Awamaki was formed in early 2009 to support a cooperative of 10 women weavers from Patacancha, a rural Quechua community in the Andes of Peru. Awamaki’s founders, Kennedy Leavens, from the U.S.A, and Miguel Galdo, from Peru, had worked together at Awamaki’s predecessor organization with the weaving cooperative for two years. When the predecessor organization floundered and finally collapsed, Miguel and Kennedy formed Awamaki to continue their work with the weavers. The organization grew rapidly to include programs in health and education, as well as other artisan cooperatives and a sustainable tourism program. In 2011, Awamaki spun its health program off into an independent sister organization, and made the strategic decision to focus on income improvement and market access through fair trade artisan cooperatives and sustainable tourism.

         It provides training in product development, business skills and leadership. Artisans have the opportunity to share their culture and sell their crafts to tourists through Awamaki’s sustainable tourism program. They collaborate with international designers to make contemporary handmade accessories throughout the world.

         Awamaki’s guiding principle is that income in the hands of women is the best way to help families be self-sufficient. In the rural Quechua villages where Awamaki is established, men leave to work in the tourism economy, while women stay in the village to care for farms, homes and children. Although highly skilled in traditional crafts, most women do not read, write, speak Spanish or have anyway of earning money.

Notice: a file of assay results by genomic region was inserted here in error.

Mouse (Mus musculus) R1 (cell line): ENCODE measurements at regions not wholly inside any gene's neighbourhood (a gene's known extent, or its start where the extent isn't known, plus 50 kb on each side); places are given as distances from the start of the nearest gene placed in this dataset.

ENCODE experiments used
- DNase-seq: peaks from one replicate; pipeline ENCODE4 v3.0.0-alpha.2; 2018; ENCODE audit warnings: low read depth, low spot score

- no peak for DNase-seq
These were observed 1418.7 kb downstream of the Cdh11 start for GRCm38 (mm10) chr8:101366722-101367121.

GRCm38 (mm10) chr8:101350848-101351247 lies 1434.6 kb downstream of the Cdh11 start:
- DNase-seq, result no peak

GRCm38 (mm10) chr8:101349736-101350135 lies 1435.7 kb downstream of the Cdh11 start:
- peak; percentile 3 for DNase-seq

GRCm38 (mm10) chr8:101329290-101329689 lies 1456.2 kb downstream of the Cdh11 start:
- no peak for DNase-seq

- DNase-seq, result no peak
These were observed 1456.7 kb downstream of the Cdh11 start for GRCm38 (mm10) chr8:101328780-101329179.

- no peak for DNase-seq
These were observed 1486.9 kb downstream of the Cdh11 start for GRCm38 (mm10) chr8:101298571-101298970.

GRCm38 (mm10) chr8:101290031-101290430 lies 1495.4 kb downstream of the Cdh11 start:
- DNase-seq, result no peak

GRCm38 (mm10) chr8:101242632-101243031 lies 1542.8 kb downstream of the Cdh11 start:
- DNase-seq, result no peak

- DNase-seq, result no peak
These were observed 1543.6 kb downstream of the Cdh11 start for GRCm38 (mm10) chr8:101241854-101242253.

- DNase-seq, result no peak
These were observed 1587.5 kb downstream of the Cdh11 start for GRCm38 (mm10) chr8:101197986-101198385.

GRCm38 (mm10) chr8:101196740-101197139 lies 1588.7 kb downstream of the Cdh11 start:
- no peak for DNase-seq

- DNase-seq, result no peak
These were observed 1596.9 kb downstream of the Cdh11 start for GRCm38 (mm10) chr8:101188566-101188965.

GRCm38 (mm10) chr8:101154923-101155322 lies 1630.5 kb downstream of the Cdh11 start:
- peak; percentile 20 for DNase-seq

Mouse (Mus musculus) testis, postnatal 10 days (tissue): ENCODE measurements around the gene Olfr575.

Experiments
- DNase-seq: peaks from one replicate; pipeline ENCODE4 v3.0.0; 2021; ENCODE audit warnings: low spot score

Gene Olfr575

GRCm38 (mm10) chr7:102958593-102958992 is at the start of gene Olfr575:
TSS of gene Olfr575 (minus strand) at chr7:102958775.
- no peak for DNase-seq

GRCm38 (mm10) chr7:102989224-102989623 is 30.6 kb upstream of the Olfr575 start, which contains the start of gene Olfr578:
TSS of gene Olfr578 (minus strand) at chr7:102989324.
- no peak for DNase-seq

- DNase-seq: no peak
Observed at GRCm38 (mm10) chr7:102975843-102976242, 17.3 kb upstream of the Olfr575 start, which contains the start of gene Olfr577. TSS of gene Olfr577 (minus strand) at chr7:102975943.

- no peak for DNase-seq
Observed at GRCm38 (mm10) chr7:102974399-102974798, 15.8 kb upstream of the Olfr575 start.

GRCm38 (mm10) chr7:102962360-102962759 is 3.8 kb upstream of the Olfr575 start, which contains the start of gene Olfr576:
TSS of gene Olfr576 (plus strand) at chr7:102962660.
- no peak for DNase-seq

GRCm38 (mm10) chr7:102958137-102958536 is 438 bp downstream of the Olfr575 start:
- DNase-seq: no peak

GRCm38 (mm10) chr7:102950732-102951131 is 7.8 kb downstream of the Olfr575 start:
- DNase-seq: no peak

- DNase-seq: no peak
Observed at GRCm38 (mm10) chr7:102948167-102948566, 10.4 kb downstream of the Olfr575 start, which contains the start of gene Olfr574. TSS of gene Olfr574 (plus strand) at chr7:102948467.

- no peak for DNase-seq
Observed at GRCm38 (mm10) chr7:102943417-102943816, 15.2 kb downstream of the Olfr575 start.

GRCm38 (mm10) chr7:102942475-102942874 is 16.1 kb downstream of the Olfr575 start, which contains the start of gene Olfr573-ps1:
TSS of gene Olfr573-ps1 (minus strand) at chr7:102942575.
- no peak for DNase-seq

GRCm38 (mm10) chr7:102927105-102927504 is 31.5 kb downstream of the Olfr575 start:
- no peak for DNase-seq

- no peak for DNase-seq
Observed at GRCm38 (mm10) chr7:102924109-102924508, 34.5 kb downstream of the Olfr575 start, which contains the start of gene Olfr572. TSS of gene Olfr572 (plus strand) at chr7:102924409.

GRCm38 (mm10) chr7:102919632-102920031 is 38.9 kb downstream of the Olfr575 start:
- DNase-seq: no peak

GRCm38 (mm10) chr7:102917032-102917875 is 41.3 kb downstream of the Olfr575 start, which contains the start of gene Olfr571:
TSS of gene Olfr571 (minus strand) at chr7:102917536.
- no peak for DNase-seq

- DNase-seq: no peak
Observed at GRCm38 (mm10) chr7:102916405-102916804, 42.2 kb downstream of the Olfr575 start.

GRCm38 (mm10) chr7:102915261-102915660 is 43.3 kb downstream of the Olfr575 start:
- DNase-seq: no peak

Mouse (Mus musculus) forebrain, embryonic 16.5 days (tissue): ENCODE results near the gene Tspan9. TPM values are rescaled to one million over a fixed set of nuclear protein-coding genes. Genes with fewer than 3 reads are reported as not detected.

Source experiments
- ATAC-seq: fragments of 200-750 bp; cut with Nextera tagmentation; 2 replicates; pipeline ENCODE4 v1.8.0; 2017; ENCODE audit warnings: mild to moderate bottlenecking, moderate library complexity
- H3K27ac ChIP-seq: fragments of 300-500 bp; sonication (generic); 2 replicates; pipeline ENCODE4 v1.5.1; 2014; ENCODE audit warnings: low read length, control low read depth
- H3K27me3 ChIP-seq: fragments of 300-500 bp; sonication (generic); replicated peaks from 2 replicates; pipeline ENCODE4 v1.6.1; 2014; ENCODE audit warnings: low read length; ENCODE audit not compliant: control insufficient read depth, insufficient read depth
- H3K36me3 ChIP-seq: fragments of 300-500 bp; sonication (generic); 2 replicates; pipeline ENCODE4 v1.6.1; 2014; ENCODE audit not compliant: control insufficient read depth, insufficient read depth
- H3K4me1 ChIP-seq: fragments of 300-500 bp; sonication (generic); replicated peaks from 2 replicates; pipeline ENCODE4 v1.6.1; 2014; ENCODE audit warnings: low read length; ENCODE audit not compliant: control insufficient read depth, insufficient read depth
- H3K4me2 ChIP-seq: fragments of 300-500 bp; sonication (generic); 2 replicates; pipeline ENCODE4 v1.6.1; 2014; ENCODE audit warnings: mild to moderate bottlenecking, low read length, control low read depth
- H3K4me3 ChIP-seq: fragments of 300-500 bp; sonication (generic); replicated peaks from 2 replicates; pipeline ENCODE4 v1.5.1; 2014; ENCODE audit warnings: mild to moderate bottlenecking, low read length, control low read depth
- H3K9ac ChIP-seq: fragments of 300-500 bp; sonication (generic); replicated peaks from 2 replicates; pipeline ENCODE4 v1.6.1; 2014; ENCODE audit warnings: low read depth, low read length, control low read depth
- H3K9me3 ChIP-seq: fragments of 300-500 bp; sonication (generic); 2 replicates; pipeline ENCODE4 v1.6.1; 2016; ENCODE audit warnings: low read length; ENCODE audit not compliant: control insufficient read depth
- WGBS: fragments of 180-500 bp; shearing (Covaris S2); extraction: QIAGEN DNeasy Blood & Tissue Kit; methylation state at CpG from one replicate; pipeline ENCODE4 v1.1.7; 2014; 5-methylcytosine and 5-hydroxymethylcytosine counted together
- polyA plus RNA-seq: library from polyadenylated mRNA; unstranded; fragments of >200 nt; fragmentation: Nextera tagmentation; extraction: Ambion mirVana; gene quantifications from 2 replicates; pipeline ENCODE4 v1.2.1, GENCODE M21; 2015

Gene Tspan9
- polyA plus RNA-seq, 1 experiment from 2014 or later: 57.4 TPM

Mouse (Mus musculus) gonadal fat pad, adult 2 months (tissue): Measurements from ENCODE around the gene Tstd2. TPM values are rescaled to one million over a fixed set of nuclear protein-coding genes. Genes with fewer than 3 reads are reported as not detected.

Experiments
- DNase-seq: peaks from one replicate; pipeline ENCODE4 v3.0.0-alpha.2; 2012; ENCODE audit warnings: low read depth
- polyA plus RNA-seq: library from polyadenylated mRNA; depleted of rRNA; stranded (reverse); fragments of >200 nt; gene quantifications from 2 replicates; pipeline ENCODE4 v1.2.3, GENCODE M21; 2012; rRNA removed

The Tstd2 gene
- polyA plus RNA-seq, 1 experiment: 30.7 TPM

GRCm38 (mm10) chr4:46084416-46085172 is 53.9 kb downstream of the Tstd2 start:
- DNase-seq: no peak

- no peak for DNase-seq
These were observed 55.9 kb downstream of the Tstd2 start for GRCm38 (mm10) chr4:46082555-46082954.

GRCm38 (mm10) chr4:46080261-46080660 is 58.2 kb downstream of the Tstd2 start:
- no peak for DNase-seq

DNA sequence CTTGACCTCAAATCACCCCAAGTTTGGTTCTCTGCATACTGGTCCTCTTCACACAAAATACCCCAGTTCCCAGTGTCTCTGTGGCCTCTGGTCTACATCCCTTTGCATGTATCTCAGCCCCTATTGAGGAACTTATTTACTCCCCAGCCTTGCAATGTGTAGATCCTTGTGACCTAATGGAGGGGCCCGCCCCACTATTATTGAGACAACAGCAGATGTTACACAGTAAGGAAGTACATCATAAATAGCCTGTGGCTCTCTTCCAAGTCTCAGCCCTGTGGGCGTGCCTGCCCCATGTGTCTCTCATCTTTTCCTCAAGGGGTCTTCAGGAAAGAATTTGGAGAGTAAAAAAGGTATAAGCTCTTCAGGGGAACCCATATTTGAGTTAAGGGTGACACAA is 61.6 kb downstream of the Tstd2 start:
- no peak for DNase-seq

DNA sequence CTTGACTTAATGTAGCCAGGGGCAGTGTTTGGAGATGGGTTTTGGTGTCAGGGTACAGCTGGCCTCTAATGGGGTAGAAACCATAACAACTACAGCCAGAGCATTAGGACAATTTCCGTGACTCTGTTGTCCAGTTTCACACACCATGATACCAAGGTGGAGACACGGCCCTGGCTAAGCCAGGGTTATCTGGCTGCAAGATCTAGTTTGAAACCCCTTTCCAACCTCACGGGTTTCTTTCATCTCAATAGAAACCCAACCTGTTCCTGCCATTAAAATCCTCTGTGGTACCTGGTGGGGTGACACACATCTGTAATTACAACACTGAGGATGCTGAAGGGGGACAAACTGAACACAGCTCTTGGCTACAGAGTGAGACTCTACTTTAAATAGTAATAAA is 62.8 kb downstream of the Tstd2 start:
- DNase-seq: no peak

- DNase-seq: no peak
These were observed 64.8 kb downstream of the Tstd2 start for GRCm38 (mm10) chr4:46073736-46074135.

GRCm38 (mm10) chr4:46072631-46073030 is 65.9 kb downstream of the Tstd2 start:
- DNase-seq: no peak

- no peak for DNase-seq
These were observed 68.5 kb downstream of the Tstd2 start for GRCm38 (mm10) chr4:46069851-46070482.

Meanwhile, as the rural economy has shifted towards paid labour, traditional textile arts such as spinning, plant dyeing and weaving have experienced a decline. Awamaki was founded to give these women the opportunity to earn a living while encouraging them to continue practising traditional crafts.

         Today, the majority of artisans who have been in the program for at least seven years earn the same or more than their husbands. They invest in the health and education of their families, and are building a prosperous, sustainable future for Quecha villages in Peru.